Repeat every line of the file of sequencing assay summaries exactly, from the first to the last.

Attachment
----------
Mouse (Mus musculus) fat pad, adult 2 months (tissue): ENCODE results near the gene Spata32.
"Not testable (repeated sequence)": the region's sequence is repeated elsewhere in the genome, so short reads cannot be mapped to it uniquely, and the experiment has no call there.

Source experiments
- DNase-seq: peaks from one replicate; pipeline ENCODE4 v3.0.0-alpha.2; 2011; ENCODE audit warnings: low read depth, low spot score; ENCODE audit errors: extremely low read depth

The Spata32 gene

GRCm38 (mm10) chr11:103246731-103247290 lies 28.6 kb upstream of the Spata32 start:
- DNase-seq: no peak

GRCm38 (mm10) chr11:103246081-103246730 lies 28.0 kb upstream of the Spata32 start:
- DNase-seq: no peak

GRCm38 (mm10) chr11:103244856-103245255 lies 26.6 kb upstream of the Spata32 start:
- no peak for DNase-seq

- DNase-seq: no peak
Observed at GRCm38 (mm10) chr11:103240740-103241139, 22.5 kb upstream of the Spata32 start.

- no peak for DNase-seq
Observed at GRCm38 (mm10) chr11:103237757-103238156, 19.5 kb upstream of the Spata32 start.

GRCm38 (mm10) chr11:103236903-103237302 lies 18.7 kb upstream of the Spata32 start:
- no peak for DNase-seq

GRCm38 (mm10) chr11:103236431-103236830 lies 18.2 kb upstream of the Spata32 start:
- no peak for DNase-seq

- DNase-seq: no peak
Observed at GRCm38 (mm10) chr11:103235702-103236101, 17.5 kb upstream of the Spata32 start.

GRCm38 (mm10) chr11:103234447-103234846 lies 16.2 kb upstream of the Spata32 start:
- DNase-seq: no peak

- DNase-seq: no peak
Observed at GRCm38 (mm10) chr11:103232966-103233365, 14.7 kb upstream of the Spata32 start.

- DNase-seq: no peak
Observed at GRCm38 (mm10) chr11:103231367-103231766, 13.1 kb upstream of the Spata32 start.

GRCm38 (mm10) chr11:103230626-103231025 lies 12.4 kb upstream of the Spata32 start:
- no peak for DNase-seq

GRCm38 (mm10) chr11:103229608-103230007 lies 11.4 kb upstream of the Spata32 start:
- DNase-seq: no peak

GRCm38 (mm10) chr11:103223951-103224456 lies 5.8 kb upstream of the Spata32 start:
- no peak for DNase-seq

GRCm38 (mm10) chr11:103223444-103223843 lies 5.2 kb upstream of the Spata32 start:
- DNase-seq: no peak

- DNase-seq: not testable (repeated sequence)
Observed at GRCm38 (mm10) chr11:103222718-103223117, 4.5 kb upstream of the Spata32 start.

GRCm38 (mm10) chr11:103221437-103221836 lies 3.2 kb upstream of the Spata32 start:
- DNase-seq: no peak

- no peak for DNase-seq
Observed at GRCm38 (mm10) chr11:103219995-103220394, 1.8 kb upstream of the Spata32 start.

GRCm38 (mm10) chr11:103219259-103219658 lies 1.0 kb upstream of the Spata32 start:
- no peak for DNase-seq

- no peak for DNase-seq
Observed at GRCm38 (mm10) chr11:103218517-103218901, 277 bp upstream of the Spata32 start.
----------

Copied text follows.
Mouse (Mus musculus) fat pad, adult 2 months (tissue): ENCODE results near the gene Spata32.
"Not testable (repeated sequence)": the region's sequence is repeated elsewhere in the genome, so short reads cannot be mapped to it uniquely, and the experiment has no call there.

Source experiments
- DNase-seq: peaks from one replicate; pipeline ENCODE4 v3.0.0-alpha.2; 2011; ENCODE audit warnings: low read depth, low spot score; ENCODE audit errors: extremely low read depth

The Spata32 gene

GRCm38 (mm10) chr11:103246731-103247290 lies 28.6 kb upstream of the Spata32 start:
- DNase-seq: no peak

GRCm38 (mm10) chr11:103246081-103246730 lies 28.0 kb upstream of the Spata32 start:
- DNase-seq: no peak

GRCm38 (mm10) chr11:103244856-103245255 lies 26.6 kb upstream of the Spata32 start:
- no peak for DNase-seq

- DNase-seq: no peak
Observed at GRCm38 (mm10) chr11:103240740-103241139, 22.5 kb upstream of the Spata32 start.

- no peak for DNase-seq
Observed at GRCm38 (mm10) chr11:103237757-103238156, 19.5 kb upstream of the Spata32 start.

GRCm38 (mm10) chr11:103236903-103237302 lies 18.7 kb upstream of the Spata32 start:
- no peak for DNase-seq

GRCm38 (mm10) chr11:103236431-103236830 lies 18.2 kb upstream of the Spata32 start:
- no peak for DNase-seq

- DNase-seq: no peak
Observed at GRCm38 (mm10) chr11:103235702-103236101, 17.5 kb upstream of the Spata32 start.

GRCm38 (mm10) chr11:103234447-103234846 lies 16.2 kb upstream of the Spata32 start:
- DNase-seq: no peak

- DNase-seq: no peak
Observed at GRCm38 (mm10) chr11:103232966-103233365, 14.7 kb upstream of the Spata32 start.

- DNase-seq: no peak
Observed at GRCm38 (mm10) chr11:103231367-103231766, 13.1 kb upstream of the Spata32 start.

GRCm38 (mm10) chr11:103230626-103231025 lies 12.4 kb upstream of the Spata32 start:
- no peak for DNase-seq

GRCm38 (mm10) chr11:103229608-103230007 lies 11.4 kb upstream of the Spata32 start:
- DNase-seq: no peak

GRCm38 (mm10) chr11:103223951-103224456 lies 5.8 kb upstream of the Spata32 start:
- no peak for DNase-seq

GRCm38 (mm10) chr11:103223444-103223843 lies 5.2 kb upstream of the Spata32 start:
- DNase-seq: no peak

- DNase-seq: not testable (repeated sequence)
Observed at GRCm38 (mm10) chr11:103222718-103223117, 4.5 kb upstream of the Spata32 start.

GRCm38 (mm10) chr11:103221437-103221836 lies 3.2 kb upstream of the Spata32 start:
- DNase-seq: no peak

- no peak for DNase-seq
Observed at GRCm38 (mm10) chr11:103219995-103220394, 1.8 kb upstream of the Spata32 start.

GRCm38 (mm10) chr11:103219259-103219658 lies 1.0 kb upstream of the Spata32 start:
- no peak for DNase-seq

- no peak for DNase-seq
Observed at GRCm38 (mm10) chr11:103218517-103218901, 277 bp upstream of the Spata32 start.